Cryptocurrency and its surrounding ecosystem are facilitating competition and efficiency in a growing number of financial services.
16 October 2022
The International Monetary Fund (IMF) is considering regulating cryptocurrency. In a new paper published in September 2022, the IMF states that "innovations that have given rise to the crypto ecosystem could create potential benefits through greater competition and efficiency in some financial services such as trade financing and cross-border payments."
According to the paper published by the IMF entitled Regulating the Crypto Ecosystem, "[a]pplying decentralised technologies can offer consumers compelling alternatives to traditional finance."
Although the IMF sees benefits with cryptocurrency, it expresses deep reservations and proposes clear recommendations for a global regulatory framework of controls and risk management combined with local guidelines.
Click here to download the report from the IMF
Mario Blazevic, who heads Tietoevry Banking's Card Services business area, says that large investments in cryptocurrency and all the innovations they bring with it will transform the finance market.
"It's important that we have well-functioning money and payment systems in place. For this reason we should expect to see regulation of cryptocurrency that safeguards the need by governments to control capital flows from a tax and security perspective and, most importantly, to fulfil the social responsibility of a central bank, which is to promote financial stability," says Blazevic.
"Self-regulation and market discipline through market forces are important, but they're not enough, so laws and regulations will likely become more important moving forward. That in turn may influence the properties of cryptocurrencies, as Peder Østbye in Norges Bank's Department for Financial Stability writes in a blog.
All central banks are currently exploring the possibility of a central bank digital currency. The European Central Bank is investigating the possibility of introducing a digital euro.
Sweden and China have launched pilot projects looking at central bank digital currencies. Central bank digital currencies have already been introduced in the central banks in some emerging economies.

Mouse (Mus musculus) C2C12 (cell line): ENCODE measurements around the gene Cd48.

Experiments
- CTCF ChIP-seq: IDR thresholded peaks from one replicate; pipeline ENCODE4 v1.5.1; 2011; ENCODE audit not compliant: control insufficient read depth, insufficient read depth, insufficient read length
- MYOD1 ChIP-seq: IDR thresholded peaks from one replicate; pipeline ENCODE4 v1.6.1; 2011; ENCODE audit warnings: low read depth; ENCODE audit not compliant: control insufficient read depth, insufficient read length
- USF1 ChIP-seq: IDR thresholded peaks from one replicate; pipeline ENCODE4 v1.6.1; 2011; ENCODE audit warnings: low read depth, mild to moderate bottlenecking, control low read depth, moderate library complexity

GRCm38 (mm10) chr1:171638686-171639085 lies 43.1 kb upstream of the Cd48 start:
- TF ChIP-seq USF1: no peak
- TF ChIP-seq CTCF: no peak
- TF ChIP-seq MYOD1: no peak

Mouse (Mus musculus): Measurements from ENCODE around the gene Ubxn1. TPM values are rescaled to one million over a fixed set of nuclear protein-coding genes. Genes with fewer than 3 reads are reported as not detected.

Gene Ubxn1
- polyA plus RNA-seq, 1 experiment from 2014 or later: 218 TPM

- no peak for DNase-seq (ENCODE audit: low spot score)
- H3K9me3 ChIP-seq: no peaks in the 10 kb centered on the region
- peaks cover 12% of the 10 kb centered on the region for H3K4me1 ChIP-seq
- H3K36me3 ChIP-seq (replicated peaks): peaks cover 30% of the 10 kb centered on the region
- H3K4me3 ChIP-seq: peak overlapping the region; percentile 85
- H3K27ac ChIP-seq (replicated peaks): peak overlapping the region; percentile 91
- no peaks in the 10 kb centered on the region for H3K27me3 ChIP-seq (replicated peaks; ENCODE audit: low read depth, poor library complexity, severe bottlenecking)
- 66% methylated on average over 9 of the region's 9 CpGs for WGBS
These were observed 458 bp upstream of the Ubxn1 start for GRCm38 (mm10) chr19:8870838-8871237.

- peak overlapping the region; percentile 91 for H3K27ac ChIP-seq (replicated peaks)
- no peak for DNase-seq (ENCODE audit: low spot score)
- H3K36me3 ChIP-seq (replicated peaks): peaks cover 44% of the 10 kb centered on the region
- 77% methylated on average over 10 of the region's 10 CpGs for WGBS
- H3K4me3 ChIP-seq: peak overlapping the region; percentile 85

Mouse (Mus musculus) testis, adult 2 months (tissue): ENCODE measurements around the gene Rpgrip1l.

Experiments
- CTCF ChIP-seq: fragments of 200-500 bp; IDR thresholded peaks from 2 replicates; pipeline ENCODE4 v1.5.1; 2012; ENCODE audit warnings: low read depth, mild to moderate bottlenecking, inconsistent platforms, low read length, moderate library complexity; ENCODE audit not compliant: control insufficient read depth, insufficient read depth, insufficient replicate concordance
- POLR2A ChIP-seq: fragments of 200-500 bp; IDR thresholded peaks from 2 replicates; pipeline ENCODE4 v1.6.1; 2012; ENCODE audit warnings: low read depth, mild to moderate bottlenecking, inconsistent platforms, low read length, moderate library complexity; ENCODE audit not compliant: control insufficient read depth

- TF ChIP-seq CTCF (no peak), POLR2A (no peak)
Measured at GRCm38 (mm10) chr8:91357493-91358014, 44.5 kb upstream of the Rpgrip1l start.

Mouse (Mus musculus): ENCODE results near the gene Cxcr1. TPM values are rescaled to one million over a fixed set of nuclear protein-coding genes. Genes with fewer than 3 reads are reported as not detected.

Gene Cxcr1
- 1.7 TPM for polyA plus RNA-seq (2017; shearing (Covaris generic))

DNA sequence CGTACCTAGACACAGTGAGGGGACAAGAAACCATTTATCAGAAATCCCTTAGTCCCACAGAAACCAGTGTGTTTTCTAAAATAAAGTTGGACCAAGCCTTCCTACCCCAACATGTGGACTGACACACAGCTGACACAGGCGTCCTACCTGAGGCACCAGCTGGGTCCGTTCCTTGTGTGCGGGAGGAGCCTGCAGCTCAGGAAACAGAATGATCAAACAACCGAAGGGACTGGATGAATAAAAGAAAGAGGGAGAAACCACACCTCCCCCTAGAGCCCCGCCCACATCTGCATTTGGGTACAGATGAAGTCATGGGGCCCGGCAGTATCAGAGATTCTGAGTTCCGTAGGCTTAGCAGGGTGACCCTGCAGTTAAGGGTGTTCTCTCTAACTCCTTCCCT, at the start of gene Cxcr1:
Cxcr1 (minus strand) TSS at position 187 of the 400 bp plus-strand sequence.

In Norway, where the possibility of a central bank digital currency is currently being explored, Norges Bank has identified several benefits of introducing a central bank digital currency based on crypto technology:
Another important benefit with crypto technology that is often mentioned is the possibility to transfer money to other countries, with no intermediaries, faster and at lower costs. An absence of geographical barriers in the economy would facilitate simpler and faster cross-border trade for businesses.
"The challenge is that no good answer currently exists for how a Norwegian central bank digital currency could be transferred abroad without any form of conversion. This is one of the challenges central banks need to resolve in their ongoing investigations of central bank digital curries," says Mario Blazevic.
Anonymity is another aspect of current cryptocurrency systems. The identity of the sender and recipient can be hidden in blockchain technology, and multiple layers protect personal data.
We may end up compromising when it comes to anonymity in transactions in central bank digital currencies.
"Central bank digital currencies must be as simple to use as cash, and small amounts will therefore most likely be anonymised, while large amounts will be regulated to make society more efficient and reduce economic crime," says Blazevic.
"Regulation is the key to a well-functioning global payment system, but technology is developing rapidly, and there's an urgent need to get a framework for digital currency in place.
"The actors who control the technology behind cryptocurrency today are the ones who are in fact controlling the market. The question is what kind of society we want: do we want a society where the government has control or should anonymous economic anarchists decide?" asked Odd Woxholt, a divisional director in the Norwegian Tax Administration during a panel debate on cryptocurrency held in August during Arendal Week in Norway.
Since regulations are not yet in place and large central banks are still in the investigation phase, cryptocurrencies like Bitcoin are what most people think about when we talk about digital currency.
“It's important to stress that cryptocurrency is still in its infancy. The market value of all the world's cryptocurrencies is currently around 900 billion US Dollars, That's roughly half the market value of Microsoft at 1.7 trillion US Dollars," says Blazevic.
A growing number of businesses are now accepting cryptocurrency as a means of payment, among them MasterCard, Starbucks and PayPal. Many believe that cryptocurrency can change their lives in the same way as the internet and mobile phones have done.
"With central bank digital currency on the way, cryptocurrency has the potential to change how financial services and the economy work. Cryptocurrency is a tool that allows more and more businesses and countries to participate in the global economy," says Blazevic.
"Cryptocurrency should not be dismissed as a fad," he adds.